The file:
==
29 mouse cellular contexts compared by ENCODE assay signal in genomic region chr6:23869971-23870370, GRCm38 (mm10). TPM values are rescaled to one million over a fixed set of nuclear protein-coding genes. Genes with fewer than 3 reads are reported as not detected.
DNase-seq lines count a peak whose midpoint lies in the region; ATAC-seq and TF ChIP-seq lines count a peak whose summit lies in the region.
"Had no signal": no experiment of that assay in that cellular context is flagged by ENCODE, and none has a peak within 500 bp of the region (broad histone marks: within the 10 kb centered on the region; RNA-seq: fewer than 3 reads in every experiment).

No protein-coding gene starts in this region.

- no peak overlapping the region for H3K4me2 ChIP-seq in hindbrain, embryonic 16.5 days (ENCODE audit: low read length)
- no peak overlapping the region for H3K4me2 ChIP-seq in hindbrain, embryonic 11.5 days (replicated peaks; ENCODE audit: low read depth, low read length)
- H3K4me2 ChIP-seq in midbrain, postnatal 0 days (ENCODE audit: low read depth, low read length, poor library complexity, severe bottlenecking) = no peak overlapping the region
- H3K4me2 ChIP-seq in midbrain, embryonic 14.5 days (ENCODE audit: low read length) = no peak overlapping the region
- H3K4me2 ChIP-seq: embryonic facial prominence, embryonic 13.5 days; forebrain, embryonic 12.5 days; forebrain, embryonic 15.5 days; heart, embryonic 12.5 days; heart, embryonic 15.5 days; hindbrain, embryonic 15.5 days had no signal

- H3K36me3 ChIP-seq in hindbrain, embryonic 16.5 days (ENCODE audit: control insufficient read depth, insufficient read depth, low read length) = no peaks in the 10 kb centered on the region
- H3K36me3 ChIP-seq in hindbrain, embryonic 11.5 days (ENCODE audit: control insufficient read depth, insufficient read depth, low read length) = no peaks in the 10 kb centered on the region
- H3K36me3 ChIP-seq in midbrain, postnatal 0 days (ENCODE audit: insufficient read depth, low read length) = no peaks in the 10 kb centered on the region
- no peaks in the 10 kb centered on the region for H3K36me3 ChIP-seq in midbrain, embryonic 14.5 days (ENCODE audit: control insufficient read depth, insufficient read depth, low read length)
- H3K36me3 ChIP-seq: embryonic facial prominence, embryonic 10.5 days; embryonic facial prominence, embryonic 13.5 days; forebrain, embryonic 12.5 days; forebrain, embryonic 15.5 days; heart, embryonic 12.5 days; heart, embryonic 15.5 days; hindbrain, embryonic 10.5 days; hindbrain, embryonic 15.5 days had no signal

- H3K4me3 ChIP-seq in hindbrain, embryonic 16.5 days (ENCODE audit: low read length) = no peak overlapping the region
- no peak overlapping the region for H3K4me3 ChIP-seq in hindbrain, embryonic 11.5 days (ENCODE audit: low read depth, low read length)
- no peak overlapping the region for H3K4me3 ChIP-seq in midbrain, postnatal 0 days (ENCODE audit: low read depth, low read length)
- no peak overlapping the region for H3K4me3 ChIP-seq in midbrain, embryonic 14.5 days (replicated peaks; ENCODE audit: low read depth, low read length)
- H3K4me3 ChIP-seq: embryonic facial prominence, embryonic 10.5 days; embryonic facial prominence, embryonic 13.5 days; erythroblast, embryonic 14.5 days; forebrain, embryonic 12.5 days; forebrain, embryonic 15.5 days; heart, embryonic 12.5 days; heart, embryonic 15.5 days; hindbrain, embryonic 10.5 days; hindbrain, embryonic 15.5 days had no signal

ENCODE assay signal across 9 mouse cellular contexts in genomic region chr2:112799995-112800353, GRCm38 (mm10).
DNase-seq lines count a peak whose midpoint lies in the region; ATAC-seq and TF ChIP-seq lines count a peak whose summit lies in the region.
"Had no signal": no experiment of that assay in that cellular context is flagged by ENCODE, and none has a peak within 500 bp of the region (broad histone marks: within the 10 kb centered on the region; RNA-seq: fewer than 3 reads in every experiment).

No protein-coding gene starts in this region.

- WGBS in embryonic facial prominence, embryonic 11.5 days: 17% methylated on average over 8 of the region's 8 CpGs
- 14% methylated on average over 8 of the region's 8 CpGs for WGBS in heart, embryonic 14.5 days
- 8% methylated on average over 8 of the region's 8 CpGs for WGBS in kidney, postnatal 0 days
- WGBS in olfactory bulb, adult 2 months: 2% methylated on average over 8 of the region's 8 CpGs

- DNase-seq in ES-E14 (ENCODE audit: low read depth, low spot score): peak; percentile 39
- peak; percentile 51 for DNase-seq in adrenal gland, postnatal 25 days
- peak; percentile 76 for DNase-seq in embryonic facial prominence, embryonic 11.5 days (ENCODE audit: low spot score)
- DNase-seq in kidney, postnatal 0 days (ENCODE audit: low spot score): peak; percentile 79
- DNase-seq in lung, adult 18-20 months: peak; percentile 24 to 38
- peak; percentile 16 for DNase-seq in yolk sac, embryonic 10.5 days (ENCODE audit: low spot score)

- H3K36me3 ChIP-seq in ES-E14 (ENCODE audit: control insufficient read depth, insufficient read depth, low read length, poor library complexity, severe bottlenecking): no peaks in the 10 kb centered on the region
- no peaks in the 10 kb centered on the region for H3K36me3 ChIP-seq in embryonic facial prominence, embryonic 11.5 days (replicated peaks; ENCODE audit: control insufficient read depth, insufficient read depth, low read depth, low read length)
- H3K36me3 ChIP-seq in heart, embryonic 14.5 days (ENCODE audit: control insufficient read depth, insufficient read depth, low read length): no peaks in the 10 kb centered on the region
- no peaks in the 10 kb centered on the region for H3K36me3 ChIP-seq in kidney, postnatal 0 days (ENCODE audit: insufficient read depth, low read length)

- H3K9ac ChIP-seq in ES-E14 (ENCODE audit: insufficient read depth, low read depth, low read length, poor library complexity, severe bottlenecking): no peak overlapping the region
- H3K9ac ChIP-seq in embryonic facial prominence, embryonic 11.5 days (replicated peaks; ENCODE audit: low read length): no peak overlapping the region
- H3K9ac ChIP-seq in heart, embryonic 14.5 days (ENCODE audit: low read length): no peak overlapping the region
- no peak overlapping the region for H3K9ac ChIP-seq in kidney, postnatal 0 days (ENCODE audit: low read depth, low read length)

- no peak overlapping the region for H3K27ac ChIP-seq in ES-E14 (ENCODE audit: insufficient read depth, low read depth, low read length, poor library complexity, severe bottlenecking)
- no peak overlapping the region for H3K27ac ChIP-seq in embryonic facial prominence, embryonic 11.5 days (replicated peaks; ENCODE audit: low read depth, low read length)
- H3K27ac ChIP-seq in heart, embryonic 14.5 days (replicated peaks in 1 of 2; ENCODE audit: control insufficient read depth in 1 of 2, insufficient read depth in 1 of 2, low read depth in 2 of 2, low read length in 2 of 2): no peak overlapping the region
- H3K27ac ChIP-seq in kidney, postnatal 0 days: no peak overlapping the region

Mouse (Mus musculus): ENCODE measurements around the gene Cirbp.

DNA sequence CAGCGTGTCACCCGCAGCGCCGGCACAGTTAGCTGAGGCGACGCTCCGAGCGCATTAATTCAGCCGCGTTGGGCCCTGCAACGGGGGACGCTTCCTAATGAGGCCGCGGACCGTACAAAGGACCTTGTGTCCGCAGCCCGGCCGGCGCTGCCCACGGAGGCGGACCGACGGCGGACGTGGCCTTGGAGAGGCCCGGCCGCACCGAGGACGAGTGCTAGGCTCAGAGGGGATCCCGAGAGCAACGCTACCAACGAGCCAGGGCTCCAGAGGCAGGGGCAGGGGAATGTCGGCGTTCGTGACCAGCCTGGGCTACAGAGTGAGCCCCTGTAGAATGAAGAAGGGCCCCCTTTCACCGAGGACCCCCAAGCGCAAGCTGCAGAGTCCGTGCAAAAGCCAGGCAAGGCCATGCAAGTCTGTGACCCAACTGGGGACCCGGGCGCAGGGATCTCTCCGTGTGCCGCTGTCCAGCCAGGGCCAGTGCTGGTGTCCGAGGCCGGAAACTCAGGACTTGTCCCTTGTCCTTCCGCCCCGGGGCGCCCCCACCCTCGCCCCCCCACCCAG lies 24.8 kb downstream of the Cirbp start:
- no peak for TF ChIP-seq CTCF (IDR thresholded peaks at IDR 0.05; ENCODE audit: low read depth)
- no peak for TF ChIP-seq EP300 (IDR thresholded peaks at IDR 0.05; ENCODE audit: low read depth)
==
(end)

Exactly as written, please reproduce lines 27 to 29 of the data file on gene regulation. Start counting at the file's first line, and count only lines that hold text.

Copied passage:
- WGBS in olfactory bulb, adult 2 months: 2% methylated on average over 8 of the region's 8 CpGs

- DNase-seq in ES-E14 (ENCODE audit: low read depth, low spot score): peak; percentile 39
- peak; percentile 51 for DNase-seq in adrenal gland, postnatal 25 days